The 2014 LCGC Awards (Part 2)

May 21, 2014

The seventh annual LCGC Awards continue the time-honoured tradition of celebrating the careers of outstanding chromatographers. We are proud to announce that the 2014 Emerging Leader in Chromatography Award is presented to André de Villiers. This is the second of a two-part feature in The Column charting the career and accomplishments of the awardees.

Photo Credit: Science Photo Library - MEHAU KULYK/Getty Images
LCGC's 2014 Emerging Leader in Chromatography award winner, André de Villiers, received his Bachelor of Science degree in chemistry and biochemistry (1997), his Honours Bachelor of Science degree in chemistry (cum laude, 1998), his Masters of Science degree in analytical chemistry (cum laude, 2000), and his doctoral degree in analytical chemistry (2004) from Stellenbosch University in South Africa. De Villiers says his interest in analytical science began with the start of his postgraduate studies. In 1999 he was very unsure of his future plans, but decided to meet with two professors, Henk Lauer and Pat Sandra. At that meeting, de Villiers decided to pursue analytical chemistry. "Looking back now, it seems a highly fortuitous conglomeration of circumstances that made this possible," said de Villiers. "Essentially, my career path was determined by a 30-minute discussion with Pat Sandra and Henk Lauer."

From the point of view of Lauer, who is currently the managing director of HLCE and was one of de Villiers's supervisors of his masters and PhD theses, the timing of de Villiers's decision was perfect, given the changes that were going on at Stellenbosch University at the time. Ben Burger, a professor and the director of the Laboratory for Ecological Chemistry (LECUS), had decided that Stellenbosch University needed a chemistry department with a focus on separation science, so he enlisted Pat Sandra, who was then at the University of Ghent and also a director of his own Research Institute of Chromatography (RIC), to set up such a department. According to Lauer, Sandra made sure that a strong programme was established, and he imported a lot of instrumentation from Europe and helped secure funding for the new department. "De Villiers brought his talent at the right time and the right place," said Lauer. "He showed his talent with excellent study results, a great understanding of the analytical problems, and use of the instrumentation available then."

André de Villiers
De Villiers did his postdoctoral studies at the Pfizer Analytical Research Centre (PARC) at Ghent University in Belgium, from 2004 to 2006. From there he decided to return to Stellenbosch University as a lecturer in chemistry, a position he held from August 2006 to July 2008. In August 2008, de Villiers was promoted to senior lecturer of chemistry, and he remained in that position until December 2012. In January 2013, he was promoted to associate professor of chemistry and continues to hold that position today.

Contributions to the Field: De Villiers's research interests include fundamental studies that push the boundaries of the chemical characterization of complex mixtures using state-of-the-art techniques such as multidimensional liquid chromatography (LC) and gas chromatography (GC) combined with mass spectrometry (MS), and the application of these methods, primarily to natural product analysis. He has published 50 papers in peer-reviewed journals, and his papers have been cited 925 times — quite an accomplishment for such a young scientist!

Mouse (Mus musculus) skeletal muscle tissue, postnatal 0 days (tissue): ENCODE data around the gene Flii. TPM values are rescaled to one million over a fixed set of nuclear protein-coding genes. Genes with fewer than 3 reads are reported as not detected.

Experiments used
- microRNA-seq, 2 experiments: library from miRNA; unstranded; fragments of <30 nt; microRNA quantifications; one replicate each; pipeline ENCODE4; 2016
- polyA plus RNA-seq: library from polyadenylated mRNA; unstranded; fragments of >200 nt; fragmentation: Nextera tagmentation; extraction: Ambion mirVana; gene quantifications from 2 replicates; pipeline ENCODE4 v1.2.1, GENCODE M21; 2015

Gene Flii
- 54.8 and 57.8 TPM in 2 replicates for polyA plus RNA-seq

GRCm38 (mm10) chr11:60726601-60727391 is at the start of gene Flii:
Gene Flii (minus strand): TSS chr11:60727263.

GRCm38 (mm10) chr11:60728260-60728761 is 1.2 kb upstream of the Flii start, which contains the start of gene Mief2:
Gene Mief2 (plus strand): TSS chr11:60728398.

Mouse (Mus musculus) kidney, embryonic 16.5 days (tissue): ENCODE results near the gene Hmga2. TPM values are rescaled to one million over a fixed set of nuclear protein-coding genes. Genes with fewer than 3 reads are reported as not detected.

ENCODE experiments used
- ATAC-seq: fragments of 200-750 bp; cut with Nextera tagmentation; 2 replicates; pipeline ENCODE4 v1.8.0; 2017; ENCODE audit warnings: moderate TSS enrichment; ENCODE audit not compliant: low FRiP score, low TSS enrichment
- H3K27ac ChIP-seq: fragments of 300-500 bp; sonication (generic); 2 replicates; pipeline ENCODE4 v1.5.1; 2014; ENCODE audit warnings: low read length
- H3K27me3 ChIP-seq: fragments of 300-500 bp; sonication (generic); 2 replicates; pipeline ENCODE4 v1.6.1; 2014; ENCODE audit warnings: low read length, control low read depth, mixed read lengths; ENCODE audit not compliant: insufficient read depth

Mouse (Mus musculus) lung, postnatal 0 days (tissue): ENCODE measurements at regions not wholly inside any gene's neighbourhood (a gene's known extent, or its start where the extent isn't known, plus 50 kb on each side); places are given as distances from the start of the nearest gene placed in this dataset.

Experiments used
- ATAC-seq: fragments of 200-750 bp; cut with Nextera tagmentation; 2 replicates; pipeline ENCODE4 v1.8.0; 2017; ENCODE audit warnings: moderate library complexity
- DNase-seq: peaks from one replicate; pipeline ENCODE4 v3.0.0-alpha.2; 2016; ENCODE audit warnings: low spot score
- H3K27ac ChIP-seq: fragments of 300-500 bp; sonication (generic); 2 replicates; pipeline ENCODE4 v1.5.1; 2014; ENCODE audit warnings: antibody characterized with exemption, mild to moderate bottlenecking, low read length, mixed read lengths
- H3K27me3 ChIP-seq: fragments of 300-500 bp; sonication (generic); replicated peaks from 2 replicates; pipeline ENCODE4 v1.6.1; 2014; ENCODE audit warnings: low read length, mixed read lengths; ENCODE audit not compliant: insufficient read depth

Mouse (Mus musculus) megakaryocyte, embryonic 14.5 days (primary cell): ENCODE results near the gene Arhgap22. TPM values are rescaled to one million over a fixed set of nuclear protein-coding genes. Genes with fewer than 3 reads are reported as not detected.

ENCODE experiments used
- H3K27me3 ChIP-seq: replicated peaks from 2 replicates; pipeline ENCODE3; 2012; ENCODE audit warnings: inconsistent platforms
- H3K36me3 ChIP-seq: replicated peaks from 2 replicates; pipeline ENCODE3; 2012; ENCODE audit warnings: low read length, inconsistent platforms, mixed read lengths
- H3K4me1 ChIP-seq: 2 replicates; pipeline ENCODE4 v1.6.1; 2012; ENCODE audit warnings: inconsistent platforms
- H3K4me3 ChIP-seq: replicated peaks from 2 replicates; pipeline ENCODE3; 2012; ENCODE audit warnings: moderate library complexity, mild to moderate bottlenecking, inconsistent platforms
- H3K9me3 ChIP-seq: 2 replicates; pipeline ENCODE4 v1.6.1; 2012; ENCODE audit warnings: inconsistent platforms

Figure 1: Pat Sandra with his former coworkers in April 2008 in Stellenbosch, South Africa. From left to right: Pat Sandra, Frédéric Lynen, Andreas Tredoux, André de Villiers, Deirdre Cabooter, and Martina Sandra.
Sandra, who is now an emeritus professor with the Research Institute for Chromatography and was de Villiers's professor and thesis supervisor at Stellenbosch, feels that de Villiers's greatest contribution to the field of separation science so far is his work developing new LC methods and techniques, including comprehensive LC×LC for the analysis of natural products, such as South African wines.

Lauer agrees, citing "his endeavour to understand and nail down the complexity of molecules that define the colour, taste, and bitterness of South African wines with all the available separation techniques he could lay his hands on".

Figure 2: De Villiers at Cape Point, South Africa.
Tadeusz Górecki, a professor at the University of Waterloo in Ontario, Canada, said he values de Villiers's contributions to the area of multidimensional LC "from his early work with Isabelle François to his recent foray into hydrophilic interaction reversed-phase LC×LC". Górecki also mentioned that de Villiers's more theoretical work, such as his papers on kinetic optimization of LC separations, are also of high quality.

Emily Hilder, a professor of chemistry and director of the ARC Training Centre for Portable Analytical Separation Technologies at the University of Tasmania (as well as the 2012 LCGC Emerging Leader in Chromatography award winner), agreed with Górecki's thoughts on de Villiers's contributions in multidimensional LC. "His work has demonstrated how 2D LC can be applied to the analysis of very complex samples from natural products (wine, food, and so on)," said Hilder. "Such practical applications of this technology are what is needed to guide future developments."

Table 1: Winners of the LCGC Awards.
Scientific Accolades: De Villiers has received a number of awards from the separation science community, including the 2009 Csaba Horváth Memorial Award from the International Symposium on High-Performance Liquid Phase Separations and Related Techniques (HPLC) and the 2012 Chromatographer of the Year award from the Chromatographic Society of South Africa. He has also been invited to deliver lectures at prestigious international conferences, such as HPLC and the International Symposium on Hyphenated Techniques in Chromatography.